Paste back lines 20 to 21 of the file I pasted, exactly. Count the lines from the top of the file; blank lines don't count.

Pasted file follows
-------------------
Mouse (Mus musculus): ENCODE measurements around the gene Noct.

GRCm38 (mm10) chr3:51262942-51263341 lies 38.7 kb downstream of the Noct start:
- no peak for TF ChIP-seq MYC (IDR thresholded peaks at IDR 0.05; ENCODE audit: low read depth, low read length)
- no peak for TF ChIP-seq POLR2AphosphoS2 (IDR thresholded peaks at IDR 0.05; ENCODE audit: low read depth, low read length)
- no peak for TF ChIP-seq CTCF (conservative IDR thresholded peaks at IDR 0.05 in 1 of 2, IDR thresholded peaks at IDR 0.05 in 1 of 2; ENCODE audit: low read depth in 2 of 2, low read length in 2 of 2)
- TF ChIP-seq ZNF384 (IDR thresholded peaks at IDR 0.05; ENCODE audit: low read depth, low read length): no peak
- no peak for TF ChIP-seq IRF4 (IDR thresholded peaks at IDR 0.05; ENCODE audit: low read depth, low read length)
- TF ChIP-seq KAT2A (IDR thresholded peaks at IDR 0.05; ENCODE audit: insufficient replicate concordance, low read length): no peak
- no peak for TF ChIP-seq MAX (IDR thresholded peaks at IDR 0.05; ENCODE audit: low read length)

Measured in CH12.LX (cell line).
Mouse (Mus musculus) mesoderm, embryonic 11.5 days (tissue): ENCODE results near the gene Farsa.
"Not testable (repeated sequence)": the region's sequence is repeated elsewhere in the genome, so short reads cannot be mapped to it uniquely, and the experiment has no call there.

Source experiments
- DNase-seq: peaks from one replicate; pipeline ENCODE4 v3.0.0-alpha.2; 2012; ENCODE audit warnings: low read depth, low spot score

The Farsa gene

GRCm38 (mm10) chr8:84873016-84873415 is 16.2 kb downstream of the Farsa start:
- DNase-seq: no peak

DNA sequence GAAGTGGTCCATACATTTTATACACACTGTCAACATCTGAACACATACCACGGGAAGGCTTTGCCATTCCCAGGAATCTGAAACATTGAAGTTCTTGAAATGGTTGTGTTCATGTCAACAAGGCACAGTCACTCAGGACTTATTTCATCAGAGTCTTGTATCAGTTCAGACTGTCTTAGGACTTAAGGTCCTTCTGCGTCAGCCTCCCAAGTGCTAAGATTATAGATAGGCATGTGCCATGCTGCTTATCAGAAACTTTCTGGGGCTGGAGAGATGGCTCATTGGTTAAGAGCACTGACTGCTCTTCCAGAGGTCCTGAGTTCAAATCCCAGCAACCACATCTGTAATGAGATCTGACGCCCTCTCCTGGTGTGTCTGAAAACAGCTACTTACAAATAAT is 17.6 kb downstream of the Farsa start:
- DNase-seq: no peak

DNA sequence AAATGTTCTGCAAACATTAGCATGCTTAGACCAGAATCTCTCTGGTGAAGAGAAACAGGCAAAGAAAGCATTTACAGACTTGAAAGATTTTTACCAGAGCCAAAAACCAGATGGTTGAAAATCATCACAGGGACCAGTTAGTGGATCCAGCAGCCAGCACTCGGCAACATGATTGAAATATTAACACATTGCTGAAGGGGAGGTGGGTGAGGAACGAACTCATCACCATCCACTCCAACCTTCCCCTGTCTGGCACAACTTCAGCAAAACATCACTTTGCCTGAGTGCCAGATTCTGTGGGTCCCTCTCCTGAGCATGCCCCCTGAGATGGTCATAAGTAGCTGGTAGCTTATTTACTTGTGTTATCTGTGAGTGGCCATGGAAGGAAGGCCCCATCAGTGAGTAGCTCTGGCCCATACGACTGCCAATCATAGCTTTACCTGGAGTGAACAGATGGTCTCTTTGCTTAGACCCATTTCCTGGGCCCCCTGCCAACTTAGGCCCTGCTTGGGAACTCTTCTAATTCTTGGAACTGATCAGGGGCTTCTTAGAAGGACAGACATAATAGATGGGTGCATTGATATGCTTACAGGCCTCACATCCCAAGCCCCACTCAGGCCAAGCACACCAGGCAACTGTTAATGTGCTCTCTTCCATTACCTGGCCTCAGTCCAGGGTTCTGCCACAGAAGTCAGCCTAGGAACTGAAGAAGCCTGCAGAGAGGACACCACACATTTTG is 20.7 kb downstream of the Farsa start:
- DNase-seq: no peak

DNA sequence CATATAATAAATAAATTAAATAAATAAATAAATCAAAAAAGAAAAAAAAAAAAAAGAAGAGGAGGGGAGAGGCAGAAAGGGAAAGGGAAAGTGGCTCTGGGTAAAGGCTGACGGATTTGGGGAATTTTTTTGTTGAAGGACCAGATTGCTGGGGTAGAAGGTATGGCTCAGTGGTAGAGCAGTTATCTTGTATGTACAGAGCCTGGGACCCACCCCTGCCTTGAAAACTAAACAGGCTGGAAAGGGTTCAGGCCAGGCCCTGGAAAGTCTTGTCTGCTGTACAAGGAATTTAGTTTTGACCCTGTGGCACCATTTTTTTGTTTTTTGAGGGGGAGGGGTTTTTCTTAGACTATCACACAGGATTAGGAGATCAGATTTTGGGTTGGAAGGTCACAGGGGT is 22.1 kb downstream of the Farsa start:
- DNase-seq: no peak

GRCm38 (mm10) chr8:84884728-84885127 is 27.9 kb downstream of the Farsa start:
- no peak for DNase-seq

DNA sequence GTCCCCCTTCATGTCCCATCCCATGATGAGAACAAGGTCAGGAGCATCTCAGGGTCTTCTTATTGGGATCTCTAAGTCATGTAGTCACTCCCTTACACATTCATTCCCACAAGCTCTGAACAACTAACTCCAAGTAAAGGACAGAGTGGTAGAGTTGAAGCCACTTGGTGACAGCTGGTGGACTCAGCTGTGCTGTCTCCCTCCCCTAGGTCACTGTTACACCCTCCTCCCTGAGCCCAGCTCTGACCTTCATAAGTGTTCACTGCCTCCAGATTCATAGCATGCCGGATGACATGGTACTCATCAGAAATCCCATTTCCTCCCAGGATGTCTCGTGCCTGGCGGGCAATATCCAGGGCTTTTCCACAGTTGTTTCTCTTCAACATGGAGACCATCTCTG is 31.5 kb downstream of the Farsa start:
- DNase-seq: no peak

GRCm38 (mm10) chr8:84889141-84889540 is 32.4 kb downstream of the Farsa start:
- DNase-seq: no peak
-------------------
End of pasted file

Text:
DNA sequence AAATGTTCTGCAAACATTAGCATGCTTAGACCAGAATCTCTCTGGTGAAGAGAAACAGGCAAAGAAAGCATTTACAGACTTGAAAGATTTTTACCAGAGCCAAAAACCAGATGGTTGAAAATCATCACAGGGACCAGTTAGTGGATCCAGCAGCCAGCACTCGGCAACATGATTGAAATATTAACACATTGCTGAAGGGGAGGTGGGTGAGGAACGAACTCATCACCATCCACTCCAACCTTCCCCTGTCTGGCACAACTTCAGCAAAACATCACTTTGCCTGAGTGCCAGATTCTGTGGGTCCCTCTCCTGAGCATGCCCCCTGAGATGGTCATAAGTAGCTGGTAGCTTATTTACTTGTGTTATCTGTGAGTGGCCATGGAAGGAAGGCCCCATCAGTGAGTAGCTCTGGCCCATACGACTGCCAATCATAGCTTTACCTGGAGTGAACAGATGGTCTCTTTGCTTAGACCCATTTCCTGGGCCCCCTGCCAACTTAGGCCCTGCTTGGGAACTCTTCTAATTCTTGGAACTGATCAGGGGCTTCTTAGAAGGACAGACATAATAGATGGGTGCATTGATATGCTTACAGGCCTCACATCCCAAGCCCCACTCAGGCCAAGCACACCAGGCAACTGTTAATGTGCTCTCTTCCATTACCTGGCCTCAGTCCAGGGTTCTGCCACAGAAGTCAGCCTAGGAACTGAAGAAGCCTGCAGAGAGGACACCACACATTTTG is 20.7 kb downstream of the Farsa start:
- DNase-seq: no peak